Course Assessments

Step 4: Choose tools and strategies for course assessments and have faculty teaching your gateway, mid-curriculum, and Capstone/senior courses agree on them.

The list of assessment tools and strategies included is intended to provide you with suggested models for implementing course-level assessment.  As described in Step 3, if faculty members agree on both the types of assessment to be implemented within various sections of a course and across the gateway, mid-curriculum, and Capstone/senior-level courses, then your assessment data will be all the more consistent and informative.

Do your chosen courses rely on:


Then a sound assessment tool is:

Writing (including a culminating thesis) or oral presentations? Rubrics, of which UNR Assessment offer many models (LINK) and which can be shared with students ahead of time. In order to save time and energy, rubrics can include both an assessment scale (0-4 is recommended) and a grading scale.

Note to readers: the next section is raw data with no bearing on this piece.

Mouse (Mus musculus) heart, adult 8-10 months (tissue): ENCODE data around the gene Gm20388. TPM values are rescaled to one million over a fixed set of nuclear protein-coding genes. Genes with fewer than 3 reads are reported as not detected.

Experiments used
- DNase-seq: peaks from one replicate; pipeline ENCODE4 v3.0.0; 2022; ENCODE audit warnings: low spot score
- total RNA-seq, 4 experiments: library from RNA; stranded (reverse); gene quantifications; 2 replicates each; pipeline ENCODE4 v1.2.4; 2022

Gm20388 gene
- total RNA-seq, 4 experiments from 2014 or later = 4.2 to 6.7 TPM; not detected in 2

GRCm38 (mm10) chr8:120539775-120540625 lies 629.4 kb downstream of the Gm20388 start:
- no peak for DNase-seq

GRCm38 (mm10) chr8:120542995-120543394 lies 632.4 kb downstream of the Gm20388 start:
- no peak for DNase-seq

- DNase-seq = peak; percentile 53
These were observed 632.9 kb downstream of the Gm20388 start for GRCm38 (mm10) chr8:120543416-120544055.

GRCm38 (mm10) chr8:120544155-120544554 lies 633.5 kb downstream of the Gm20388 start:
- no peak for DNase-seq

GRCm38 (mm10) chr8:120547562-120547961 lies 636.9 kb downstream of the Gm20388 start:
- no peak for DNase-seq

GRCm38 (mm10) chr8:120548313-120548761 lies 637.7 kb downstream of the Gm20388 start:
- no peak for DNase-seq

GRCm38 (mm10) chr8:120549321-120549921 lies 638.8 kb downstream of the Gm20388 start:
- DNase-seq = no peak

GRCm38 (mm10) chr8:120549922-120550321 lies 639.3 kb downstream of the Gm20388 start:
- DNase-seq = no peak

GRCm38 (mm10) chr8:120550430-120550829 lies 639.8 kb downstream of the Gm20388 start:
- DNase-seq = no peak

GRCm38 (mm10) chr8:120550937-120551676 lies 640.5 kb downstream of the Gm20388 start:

Tests to cover discipline-specific material Common questions, or at least questions designed with a common agenda to measure student mastery of, e.g., core ideas, principles, or analytical skills
Knowledge retained from pre-requisites or complicated material that the student must retain going forward in the program A pre- and post-test (ungraded or not) that measures that retention
Retention and/or development of experiential learning or values important to thinking in your discipline A pre- and post-survey that collects student input on these experiences and values. The post-survey can be administered as an addendum on UNR's course evaluations, and the same software can be used to disseminate the pre-survey, if desired.
Complicated lectures or the introduction of a large amount of material So-called 'muddiest point' surveys that ask the students to identify in a given week or at the end of a given unit in the course to identify specific concepts, methods, etc. that remain unclear to them.
Other good assessment tools are professional, standardized examinations (if expected in your discipline), course evaluations, and alumni surveys.